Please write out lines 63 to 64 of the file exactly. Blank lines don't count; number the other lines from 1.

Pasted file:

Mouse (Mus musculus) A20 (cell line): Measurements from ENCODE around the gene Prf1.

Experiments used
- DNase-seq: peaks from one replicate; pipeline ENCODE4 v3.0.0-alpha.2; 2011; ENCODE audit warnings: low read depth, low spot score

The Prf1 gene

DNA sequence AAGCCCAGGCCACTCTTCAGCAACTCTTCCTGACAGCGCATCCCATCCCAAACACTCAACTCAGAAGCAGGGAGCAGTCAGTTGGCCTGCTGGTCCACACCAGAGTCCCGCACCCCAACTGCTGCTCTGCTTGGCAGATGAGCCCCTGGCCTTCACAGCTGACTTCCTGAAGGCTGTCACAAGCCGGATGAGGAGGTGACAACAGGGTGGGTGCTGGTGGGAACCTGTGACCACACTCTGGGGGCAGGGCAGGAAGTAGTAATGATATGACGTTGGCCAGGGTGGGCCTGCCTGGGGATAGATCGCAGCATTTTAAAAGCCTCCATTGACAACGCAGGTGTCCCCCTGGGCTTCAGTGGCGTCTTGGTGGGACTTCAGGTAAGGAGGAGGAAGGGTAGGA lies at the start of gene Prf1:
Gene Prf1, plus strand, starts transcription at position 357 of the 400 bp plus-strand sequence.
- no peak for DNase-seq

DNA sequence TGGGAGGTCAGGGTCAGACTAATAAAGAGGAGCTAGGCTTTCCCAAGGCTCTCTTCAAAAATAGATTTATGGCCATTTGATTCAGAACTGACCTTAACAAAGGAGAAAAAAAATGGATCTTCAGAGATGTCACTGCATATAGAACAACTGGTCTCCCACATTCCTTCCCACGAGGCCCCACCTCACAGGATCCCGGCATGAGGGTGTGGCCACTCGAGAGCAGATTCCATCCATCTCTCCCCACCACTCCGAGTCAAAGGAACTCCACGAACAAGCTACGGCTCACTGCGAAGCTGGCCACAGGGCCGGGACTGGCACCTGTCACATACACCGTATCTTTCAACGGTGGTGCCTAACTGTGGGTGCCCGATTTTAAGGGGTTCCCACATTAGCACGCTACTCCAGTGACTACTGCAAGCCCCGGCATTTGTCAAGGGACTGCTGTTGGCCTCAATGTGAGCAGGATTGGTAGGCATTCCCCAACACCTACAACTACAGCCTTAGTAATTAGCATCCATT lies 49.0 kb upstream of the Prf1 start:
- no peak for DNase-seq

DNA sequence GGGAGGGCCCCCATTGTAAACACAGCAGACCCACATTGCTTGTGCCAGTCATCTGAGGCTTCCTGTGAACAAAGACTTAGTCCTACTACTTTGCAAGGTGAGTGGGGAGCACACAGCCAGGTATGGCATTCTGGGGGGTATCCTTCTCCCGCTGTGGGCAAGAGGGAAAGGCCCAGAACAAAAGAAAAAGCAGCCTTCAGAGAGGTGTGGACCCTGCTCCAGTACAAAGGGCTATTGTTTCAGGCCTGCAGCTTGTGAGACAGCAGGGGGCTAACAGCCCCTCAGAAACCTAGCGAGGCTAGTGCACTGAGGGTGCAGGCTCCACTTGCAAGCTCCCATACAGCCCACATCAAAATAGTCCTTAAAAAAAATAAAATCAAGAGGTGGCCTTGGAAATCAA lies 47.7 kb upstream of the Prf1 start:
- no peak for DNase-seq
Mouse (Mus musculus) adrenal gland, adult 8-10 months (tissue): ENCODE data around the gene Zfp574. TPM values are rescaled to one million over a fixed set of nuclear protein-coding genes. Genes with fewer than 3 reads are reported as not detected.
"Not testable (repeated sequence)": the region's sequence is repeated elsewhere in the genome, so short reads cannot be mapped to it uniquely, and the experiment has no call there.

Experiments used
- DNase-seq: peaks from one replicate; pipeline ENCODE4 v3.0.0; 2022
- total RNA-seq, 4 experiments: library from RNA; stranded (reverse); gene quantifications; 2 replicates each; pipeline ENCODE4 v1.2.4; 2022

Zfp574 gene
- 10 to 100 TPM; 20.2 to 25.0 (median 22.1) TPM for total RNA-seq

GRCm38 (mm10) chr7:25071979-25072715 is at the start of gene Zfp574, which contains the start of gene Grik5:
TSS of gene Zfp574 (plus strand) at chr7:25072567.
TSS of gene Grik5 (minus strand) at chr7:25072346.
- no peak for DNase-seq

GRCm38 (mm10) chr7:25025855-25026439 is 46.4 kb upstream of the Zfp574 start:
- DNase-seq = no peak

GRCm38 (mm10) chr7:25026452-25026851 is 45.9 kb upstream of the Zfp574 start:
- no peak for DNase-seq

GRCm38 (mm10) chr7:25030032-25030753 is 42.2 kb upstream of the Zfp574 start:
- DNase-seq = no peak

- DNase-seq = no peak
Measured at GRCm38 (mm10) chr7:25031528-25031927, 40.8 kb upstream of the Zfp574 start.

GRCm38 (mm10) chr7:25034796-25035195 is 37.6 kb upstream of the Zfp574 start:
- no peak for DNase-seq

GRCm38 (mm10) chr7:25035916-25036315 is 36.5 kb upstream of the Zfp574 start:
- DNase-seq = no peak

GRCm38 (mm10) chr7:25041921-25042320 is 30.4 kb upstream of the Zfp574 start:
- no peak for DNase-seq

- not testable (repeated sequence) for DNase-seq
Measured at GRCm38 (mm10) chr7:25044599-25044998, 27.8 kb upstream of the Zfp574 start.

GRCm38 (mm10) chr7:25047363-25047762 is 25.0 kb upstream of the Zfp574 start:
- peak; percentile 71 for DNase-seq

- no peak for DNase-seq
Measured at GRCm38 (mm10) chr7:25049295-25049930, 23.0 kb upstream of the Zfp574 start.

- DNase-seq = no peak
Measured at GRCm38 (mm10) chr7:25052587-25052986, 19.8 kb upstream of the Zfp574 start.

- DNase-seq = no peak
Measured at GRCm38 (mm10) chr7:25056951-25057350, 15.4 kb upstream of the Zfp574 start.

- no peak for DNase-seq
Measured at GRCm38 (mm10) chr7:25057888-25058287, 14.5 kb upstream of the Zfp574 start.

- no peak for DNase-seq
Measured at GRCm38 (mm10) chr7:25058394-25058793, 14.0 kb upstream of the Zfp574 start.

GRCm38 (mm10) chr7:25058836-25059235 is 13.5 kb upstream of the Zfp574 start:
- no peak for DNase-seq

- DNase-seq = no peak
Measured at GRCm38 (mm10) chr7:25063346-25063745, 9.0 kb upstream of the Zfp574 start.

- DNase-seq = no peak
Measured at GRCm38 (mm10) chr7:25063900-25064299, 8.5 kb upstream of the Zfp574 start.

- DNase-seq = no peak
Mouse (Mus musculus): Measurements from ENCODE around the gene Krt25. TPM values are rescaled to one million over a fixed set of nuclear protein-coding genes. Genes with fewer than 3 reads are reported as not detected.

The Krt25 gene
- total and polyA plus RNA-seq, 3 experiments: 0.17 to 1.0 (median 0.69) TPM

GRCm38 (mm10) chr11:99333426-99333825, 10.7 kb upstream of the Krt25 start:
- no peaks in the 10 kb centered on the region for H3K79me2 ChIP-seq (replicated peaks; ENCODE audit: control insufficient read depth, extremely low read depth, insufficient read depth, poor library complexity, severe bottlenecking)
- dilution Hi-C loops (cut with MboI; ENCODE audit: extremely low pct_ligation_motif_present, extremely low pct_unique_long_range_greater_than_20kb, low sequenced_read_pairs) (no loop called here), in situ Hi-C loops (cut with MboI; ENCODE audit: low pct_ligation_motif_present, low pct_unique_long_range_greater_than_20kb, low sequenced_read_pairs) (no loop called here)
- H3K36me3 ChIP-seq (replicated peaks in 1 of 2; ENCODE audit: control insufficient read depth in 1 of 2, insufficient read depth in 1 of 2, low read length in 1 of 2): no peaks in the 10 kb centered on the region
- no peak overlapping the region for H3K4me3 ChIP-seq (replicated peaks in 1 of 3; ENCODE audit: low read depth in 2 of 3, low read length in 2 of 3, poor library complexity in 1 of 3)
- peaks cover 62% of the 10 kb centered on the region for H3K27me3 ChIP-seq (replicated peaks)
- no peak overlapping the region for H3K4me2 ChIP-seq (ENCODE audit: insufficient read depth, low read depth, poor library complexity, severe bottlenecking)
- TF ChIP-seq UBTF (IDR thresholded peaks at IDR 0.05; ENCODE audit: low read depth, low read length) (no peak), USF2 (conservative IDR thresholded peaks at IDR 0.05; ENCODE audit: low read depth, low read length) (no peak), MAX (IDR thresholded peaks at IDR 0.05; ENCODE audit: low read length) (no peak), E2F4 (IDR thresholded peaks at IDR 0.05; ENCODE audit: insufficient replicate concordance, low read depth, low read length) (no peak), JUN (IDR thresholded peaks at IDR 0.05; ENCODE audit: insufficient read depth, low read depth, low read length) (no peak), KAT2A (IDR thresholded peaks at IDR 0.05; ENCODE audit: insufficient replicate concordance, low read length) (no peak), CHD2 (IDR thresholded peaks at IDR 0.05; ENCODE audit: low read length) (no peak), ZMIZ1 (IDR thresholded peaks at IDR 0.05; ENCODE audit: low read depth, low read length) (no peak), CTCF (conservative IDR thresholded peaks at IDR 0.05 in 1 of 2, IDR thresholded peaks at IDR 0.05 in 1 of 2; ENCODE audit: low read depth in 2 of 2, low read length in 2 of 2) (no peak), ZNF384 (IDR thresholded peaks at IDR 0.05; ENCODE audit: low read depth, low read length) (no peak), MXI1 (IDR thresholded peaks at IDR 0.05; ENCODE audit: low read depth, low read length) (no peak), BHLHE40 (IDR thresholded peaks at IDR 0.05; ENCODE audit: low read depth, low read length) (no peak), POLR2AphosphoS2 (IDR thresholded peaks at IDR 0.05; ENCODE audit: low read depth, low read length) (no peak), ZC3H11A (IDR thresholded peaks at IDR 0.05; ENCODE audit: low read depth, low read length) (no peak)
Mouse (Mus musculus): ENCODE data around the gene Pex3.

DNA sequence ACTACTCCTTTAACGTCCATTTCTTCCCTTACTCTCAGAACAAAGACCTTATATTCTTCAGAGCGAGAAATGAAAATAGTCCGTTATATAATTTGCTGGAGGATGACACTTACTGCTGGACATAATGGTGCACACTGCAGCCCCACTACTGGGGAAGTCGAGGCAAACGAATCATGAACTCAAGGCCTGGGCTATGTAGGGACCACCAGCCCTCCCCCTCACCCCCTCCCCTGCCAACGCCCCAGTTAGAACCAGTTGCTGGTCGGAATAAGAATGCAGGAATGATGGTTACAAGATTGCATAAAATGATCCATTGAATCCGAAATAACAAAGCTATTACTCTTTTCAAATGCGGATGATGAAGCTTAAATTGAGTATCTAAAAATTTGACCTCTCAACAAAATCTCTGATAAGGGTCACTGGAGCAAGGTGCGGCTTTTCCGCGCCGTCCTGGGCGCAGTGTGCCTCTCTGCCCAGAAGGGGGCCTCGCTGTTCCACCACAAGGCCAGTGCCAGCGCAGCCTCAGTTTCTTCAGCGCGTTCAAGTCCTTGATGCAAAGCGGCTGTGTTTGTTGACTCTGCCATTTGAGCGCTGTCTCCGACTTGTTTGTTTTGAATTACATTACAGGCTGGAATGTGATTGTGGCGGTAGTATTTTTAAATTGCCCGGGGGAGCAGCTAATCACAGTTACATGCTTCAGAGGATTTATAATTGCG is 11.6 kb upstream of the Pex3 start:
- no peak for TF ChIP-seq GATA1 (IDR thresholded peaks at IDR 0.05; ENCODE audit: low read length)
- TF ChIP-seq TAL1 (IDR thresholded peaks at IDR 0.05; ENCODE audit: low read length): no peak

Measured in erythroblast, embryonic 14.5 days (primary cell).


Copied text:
- dilution Hi-C loops (cut with MboI; ENCODE audit: extremely low pct_ligation_motif_present, extremely low pct_unique_long_range_greater_than_20kb, low sequenced_read_pairs) (no loop called here), in situ Hi-C loops (cut with MboI; ENCODE audit: low pct_ligation_motif_present, low pct_unique_long_range_greater_than_20kb, low sequenced_read_pairs) (no loop called here)
- H3K36me3 ChIP-seq (replicated peaks in 1 of 2; ENCODE audit: control insufficient read depth in 1 of 2, insufficient read depth in 1 of 2, low read length in 1 of 2): no peaks in the 10 kb centered on the region